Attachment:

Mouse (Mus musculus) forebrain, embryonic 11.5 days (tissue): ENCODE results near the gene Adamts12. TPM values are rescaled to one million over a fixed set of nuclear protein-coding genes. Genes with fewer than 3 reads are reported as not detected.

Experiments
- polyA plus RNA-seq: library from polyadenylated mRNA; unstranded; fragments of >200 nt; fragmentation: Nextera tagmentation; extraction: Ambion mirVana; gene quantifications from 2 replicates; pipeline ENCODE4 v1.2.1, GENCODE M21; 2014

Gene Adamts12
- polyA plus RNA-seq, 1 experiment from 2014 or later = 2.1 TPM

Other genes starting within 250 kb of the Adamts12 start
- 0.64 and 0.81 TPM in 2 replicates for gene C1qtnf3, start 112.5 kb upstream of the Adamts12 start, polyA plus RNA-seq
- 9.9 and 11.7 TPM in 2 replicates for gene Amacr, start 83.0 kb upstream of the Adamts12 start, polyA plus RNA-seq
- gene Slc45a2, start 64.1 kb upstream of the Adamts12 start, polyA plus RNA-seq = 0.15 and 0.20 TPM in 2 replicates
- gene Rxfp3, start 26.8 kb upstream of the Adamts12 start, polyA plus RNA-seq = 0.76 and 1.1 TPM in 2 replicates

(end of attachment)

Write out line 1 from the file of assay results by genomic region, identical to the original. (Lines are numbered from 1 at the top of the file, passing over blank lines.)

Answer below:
Mouse (Mus musculus) forebrain, embryonic 11.5 days (tissue): ENCODE results near the gene Adamts12. TPM values are rescaled to one million over a fixed set of nuclear protein-coding genes. Genes with fewer than 3 reads are reported as not detected.